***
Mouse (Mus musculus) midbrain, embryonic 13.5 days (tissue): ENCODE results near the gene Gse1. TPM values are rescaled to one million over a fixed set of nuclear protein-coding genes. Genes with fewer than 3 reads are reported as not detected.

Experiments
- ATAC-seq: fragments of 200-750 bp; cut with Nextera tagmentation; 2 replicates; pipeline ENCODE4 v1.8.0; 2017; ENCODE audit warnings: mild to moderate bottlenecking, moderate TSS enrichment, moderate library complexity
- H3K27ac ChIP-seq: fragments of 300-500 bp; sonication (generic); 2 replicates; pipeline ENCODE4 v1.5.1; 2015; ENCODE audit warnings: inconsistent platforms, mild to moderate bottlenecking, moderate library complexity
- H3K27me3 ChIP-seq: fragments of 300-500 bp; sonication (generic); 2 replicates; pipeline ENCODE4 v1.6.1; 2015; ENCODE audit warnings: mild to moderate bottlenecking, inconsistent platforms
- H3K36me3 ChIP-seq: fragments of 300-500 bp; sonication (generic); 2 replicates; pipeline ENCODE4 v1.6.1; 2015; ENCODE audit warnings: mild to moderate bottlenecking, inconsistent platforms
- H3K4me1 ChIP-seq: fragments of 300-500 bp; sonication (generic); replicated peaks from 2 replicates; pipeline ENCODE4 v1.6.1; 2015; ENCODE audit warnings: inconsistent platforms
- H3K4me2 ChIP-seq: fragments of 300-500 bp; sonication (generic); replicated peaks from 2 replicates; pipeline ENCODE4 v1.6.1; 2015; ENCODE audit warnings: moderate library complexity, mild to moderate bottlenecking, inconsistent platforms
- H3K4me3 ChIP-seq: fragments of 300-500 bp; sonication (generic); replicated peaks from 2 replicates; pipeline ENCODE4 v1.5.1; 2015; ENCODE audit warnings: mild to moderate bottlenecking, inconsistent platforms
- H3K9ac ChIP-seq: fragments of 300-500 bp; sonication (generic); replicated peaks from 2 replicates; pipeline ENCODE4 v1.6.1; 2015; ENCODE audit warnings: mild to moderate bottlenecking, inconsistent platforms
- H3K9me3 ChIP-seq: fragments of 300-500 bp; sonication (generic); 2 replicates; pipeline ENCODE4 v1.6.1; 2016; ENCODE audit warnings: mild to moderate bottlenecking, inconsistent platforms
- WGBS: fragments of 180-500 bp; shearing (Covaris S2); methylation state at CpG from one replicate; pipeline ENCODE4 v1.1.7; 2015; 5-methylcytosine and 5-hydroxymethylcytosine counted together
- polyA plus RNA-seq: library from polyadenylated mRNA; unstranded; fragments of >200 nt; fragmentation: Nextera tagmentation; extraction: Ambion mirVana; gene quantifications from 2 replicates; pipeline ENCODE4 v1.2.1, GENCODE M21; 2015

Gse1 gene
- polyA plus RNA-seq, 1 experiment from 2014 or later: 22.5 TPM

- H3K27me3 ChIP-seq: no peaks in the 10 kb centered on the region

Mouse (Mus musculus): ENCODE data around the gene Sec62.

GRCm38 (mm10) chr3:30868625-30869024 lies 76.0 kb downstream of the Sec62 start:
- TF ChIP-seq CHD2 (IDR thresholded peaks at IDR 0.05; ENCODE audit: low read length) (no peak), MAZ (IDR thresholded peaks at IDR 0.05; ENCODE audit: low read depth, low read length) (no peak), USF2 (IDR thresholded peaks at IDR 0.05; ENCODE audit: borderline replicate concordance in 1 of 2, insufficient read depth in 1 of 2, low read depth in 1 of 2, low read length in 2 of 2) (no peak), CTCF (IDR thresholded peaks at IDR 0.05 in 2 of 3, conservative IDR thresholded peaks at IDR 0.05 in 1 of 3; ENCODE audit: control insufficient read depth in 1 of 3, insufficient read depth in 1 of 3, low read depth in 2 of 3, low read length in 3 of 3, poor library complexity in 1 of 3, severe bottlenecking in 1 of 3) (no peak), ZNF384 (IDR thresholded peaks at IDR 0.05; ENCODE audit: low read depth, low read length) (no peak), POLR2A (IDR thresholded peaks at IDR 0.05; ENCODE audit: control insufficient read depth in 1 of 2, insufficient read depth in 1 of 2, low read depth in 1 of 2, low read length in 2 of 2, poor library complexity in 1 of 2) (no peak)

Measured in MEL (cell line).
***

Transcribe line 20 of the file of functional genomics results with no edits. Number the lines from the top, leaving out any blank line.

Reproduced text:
Measured in MEL (cell line).